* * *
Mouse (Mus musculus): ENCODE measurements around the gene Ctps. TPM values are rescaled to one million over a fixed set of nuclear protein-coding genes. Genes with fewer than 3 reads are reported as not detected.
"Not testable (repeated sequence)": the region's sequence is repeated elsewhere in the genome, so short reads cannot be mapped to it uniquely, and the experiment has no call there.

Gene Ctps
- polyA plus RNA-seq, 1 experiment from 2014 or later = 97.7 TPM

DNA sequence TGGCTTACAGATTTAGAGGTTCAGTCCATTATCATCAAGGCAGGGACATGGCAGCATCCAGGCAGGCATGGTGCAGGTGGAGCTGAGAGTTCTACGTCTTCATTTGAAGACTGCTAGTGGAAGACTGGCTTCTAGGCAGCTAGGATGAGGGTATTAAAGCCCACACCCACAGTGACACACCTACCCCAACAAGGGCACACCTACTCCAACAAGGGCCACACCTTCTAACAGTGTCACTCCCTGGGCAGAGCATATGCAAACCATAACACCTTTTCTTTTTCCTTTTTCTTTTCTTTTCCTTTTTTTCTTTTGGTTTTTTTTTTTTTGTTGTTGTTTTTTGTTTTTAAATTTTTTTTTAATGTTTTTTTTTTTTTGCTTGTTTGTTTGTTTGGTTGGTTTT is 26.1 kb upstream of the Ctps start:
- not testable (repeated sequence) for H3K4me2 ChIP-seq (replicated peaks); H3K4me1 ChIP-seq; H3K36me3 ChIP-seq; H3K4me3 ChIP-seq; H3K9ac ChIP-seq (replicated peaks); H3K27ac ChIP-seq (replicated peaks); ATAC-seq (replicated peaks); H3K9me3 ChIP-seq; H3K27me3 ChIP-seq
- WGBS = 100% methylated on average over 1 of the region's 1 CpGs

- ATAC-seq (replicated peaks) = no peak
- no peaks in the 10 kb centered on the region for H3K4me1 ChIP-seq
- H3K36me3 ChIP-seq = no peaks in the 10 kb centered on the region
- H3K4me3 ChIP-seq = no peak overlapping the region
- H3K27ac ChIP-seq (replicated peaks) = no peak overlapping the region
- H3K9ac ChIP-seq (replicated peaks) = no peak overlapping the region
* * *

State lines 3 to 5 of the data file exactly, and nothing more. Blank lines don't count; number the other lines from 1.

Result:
Gene Ctps
- polyA plus RNA-seq, 1 experiment from 2014 or later = 97.7 TPM

DNA sequence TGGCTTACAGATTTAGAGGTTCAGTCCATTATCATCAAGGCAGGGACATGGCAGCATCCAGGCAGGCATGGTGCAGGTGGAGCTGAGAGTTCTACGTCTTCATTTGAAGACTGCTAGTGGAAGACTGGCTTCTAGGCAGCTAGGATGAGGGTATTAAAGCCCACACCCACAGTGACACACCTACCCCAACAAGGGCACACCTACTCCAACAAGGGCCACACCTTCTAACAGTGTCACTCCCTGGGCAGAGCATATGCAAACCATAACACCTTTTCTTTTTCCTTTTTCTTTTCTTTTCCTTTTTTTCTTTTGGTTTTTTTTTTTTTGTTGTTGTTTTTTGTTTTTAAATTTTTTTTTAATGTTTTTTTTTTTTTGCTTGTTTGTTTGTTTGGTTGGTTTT is 26.1 kb upstream of the Ctps start: